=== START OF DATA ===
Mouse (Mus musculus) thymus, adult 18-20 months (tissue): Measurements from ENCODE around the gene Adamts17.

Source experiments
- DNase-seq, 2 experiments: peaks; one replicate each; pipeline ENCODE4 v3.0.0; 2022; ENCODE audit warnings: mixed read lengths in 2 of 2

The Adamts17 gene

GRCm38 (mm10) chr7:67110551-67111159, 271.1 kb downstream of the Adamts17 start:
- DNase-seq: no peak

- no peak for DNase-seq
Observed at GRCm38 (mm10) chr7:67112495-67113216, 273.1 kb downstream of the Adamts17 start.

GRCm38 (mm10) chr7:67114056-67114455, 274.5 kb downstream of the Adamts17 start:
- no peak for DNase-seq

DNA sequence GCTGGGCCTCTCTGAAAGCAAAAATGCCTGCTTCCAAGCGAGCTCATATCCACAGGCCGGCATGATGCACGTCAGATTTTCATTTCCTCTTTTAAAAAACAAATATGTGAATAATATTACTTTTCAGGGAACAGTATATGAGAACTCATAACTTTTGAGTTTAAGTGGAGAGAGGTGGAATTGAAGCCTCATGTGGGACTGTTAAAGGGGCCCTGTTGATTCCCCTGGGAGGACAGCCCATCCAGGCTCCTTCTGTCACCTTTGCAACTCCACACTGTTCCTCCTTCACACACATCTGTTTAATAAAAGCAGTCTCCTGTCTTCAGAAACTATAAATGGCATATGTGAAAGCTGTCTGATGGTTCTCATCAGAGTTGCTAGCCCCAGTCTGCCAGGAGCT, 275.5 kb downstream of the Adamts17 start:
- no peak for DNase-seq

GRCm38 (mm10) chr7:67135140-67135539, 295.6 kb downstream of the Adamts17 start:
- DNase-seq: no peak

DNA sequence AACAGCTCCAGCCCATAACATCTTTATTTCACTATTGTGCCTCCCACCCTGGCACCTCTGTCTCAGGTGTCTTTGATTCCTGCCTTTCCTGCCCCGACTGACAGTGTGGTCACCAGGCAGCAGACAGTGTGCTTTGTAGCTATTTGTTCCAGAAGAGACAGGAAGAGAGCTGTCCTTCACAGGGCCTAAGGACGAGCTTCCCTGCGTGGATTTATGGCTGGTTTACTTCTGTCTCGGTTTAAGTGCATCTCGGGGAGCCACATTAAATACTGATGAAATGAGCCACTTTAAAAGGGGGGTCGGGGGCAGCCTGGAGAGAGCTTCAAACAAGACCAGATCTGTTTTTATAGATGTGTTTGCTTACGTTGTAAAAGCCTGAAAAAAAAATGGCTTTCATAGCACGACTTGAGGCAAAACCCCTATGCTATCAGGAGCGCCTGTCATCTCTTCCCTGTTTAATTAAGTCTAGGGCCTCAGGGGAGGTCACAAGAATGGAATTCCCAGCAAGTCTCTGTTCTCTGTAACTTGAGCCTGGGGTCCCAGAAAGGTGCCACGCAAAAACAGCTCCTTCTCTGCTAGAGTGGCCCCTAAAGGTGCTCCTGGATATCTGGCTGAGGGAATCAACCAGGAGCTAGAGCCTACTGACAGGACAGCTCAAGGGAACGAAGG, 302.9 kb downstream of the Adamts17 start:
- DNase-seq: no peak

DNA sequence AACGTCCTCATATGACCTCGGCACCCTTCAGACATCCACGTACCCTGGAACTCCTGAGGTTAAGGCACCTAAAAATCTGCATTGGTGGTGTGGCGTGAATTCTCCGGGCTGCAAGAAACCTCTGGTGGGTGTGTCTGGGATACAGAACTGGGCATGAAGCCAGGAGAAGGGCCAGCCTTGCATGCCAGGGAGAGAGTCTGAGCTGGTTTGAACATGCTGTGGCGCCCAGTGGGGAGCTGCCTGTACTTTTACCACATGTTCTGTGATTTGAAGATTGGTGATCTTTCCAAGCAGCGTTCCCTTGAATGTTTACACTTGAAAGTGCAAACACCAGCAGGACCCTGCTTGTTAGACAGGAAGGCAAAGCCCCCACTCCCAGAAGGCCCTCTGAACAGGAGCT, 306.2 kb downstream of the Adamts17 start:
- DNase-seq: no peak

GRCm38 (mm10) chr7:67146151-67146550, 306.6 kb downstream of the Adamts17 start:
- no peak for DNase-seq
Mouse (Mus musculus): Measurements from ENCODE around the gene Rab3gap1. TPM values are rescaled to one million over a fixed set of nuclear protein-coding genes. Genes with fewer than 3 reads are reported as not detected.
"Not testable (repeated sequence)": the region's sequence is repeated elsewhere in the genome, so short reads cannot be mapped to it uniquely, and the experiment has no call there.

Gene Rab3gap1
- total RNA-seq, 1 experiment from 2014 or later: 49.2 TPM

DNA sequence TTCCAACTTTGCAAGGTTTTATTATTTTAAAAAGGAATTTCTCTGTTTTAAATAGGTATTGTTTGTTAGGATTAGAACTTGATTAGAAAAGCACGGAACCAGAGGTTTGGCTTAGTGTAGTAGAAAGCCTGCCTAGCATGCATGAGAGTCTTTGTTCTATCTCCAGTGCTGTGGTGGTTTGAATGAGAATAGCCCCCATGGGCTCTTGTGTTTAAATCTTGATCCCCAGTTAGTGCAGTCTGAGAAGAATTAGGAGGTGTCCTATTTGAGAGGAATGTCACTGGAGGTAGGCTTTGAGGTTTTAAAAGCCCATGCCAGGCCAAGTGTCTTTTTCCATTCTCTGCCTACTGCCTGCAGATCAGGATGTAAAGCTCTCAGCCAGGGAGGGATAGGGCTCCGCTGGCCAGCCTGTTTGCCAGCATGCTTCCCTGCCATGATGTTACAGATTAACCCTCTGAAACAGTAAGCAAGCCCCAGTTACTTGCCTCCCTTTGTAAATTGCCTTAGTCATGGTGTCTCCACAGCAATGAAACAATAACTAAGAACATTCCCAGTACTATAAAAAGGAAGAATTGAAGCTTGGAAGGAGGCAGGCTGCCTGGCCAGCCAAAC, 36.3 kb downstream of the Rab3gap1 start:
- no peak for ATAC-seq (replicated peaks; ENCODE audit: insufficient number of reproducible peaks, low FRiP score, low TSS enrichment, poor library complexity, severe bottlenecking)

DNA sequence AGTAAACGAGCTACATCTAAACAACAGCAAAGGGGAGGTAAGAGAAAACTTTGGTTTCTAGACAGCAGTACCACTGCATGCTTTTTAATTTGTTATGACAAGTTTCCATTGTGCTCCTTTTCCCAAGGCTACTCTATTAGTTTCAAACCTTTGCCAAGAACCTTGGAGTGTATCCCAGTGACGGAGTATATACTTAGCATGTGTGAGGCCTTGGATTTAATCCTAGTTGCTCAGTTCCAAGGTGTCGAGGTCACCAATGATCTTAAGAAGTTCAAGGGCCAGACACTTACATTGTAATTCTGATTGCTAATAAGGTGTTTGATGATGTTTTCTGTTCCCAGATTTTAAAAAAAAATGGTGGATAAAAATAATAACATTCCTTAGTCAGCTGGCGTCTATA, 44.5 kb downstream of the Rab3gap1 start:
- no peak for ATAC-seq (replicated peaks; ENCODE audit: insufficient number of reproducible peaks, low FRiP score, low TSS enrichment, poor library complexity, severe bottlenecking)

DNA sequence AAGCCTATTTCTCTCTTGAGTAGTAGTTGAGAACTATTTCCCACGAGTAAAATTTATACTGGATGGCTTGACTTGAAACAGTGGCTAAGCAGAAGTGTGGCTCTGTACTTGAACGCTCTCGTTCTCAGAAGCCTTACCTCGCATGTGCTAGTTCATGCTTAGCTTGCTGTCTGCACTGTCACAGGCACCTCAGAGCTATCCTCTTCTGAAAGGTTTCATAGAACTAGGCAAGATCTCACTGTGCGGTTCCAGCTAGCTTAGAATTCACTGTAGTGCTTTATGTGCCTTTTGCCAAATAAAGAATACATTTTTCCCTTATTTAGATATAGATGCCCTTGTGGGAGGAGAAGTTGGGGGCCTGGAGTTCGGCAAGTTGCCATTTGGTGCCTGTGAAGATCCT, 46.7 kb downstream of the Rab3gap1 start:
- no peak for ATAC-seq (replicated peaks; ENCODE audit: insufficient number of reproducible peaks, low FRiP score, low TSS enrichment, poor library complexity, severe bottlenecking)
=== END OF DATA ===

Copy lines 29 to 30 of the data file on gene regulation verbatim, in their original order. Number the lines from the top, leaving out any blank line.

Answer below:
DNA sequence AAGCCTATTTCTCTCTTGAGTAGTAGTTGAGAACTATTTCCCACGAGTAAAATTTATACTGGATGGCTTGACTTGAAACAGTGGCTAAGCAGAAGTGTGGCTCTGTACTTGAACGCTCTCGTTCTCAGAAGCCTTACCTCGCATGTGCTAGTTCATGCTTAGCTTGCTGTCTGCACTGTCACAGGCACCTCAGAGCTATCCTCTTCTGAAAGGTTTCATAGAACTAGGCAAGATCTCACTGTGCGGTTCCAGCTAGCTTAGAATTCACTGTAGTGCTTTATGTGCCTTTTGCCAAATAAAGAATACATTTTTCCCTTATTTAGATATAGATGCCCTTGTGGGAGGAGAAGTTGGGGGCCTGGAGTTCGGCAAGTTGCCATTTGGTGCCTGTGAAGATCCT, 46.7 kb downstream of the Rab3gap1 start:
- no peak for ATAC-seq (replicated peaks; ENCODE audit: insufficient number of reproducible peaks, low FRiP score, low TSS enrichment, poor library complexity, severe bottlenecking)